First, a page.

Abstract and Introduction
Idiopathic infertility is the most common individual diagnosis in male infertility, representing nearly 44% of cases. Research studies dating over the last half-century consistently demonstrate a decline in male fertility that is incompletely explained by obesity, known genetic causes, or diet and lifestyle changes alone. Human exposures have changed dramatically over the same time course as this fertility decline. Synthetic chemicals surround us. Some are benevolent; however, many are known to cause disruption of the hypothalamic-pituitary-gonadal axis and impair spermatogenesis. More than 80,000 chemicals are registered with the United States National Toxicology Program and nearly 2,000 new chemicals are introduced each year. Many of these are known toxins, such as phthalates, polycyclic aromatic hydrocarbons, aromatic amines, and organophosphate esters, and have been banned or significantly restricted by other countries as they carry known carcinogenic effects and are reproductively toxic. In the United States, many of these chemicals are still permissible in exposure levels known to cause reproductive harm. This contrasts to other chemical regulatory legislature, such as the European Union's REACH (Registration, Evaluation, Authorization and Restriction of Chemicals) regulations which are more comprehensive and restrictive. Quantification of these diverse exposures on an individual level has proven challenging, although forthcoming technologies may soon make this data available to consumers. Establishing causality and the proportion of idiopathic infertility attributable to environmental toxin exposures remains elusive, however, continued investigation, avoidance of exposure, and mitigation of risk is essential to our reproductive health. The aim of this review is to examine the literature linking changes in male fertility to some of the most common environmental exposures. Specifically, pesticides and herbicides such as dichlorodiphenyltrichloroethane (DDT), dibromochloropropane (DBCP), organophosphates and atrazine, endocrine disrupting compounds including plastic compounds phthalates and bisphenol A (BPA), heavy metals, natural gas/oil, non-ionizing radiation, air and noise pollution, lifestyle factors including diet, obesity, caffeine use, smoking, alcohol and drug use, as well as commonly prescribed medications will be discussed.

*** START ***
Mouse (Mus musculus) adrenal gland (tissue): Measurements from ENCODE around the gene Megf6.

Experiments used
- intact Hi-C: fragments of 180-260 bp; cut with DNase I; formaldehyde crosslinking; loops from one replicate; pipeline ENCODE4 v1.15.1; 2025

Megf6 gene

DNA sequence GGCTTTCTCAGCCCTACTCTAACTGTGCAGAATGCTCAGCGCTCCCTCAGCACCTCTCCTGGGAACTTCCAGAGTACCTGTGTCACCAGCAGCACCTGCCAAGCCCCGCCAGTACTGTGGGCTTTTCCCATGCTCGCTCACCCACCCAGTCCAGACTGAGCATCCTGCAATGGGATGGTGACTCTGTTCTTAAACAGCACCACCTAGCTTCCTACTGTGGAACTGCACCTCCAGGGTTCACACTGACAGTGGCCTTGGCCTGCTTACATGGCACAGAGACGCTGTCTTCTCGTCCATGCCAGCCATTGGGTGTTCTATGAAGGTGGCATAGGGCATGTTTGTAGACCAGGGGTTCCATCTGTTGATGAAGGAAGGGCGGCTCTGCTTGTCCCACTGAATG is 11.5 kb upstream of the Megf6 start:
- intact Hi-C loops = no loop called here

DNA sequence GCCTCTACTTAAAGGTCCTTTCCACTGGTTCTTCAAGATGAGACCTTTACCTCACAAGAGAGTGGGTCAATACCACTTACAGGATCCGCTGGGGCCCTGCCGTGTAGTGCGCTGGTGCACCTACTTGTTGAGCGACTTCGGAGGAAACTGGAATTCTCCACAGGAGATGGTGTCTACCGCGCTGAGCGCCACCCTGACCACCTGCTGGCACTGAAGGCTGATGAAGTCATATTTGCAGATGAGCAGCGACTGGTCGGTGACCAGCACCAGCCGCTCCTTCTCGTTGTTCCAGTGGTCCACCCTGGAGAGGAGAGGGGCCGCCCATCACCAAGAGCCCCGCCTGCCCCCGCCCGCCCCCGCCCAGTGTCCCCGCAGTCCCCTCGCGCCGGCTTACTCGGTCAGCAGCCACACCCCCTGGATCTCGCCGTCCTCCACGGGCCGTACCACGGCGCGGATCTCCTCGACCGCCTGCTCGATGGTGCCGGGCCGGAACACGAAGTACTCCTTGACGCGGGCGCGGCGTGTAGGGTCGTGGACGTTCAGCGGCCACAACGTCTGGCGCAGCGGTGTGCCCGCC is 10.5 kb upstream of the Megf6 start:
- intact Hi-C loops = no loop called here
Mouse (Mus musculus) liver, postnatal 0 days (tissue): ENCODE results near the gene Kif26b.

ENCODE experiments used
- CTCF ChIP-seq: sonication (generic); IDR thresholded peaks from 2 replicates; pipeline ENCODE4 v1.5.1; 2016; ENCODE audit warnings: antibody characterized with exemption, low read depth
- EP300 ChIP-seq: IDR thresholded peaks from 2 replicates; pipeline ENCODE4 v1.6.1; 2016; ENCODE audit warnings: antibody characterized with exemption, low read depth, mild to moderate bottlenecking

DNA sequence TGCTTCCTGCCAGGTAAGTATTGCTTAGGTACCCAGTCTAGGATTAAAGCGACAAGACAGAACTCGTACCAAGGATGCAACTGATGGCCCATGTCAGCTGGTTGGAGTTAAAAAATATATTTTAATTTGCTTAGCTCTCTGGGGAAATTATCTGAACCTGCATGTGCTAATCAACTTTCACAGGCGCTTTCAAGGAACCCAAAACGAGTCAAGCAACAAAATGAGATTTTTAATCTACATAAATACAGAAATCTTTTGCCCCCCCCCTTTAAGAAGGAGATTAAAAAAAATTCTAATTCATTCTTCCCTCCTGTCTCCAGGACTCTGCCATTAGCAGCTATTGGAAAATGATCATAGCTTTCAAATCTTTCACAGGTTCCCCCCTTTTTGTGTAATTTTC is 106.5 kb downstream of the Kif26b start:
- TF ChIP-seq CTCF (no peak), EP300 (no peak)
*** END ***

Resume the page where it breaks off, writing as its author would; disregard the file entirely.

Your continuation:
The previously debated male fertility decline is no longer controversial. Multiple corroborating studies have confirmed a fall in sperm counts and semen quality in men in the Western hemisphere over the last several decades.[1,2] This decline cannot alone be attributed to obesity, illicit substance use, smoking rates, and alcohol abuse, but rather may in part be due to chronic environmental toxin exposures of the modern age. However, the studies elucidating the effect of various toxin exposures on spermatogenesis are problematic.
While acute exposure can cause dramatic changes to spermatogenesis, most environmental toxins impairing spermatogenesis are encountered through low-dose, chronic exposures. Animal studies investigating toxin impacts on fertility tend to demonstrate reduced spermatogenesis with exposures significantly higher than that found in the environment. In addition, most studies are retrospective population studies fraught with numerous confounders. These studies do not consider regional or ethnic differences which have been shown to cause variations in spermatogenesis. Even the male infertility population is discordant with the wider, general population Despite the obstacles to studying the impact of chronic environmental toxin exposures on semen parameters, this review aims to summarize the recent literature on the effects of the more common environmental toxins on spermatogenesis.
Transl Androl Urol. 2020;9(6):2797-2813. © 2020 AME Publishing Company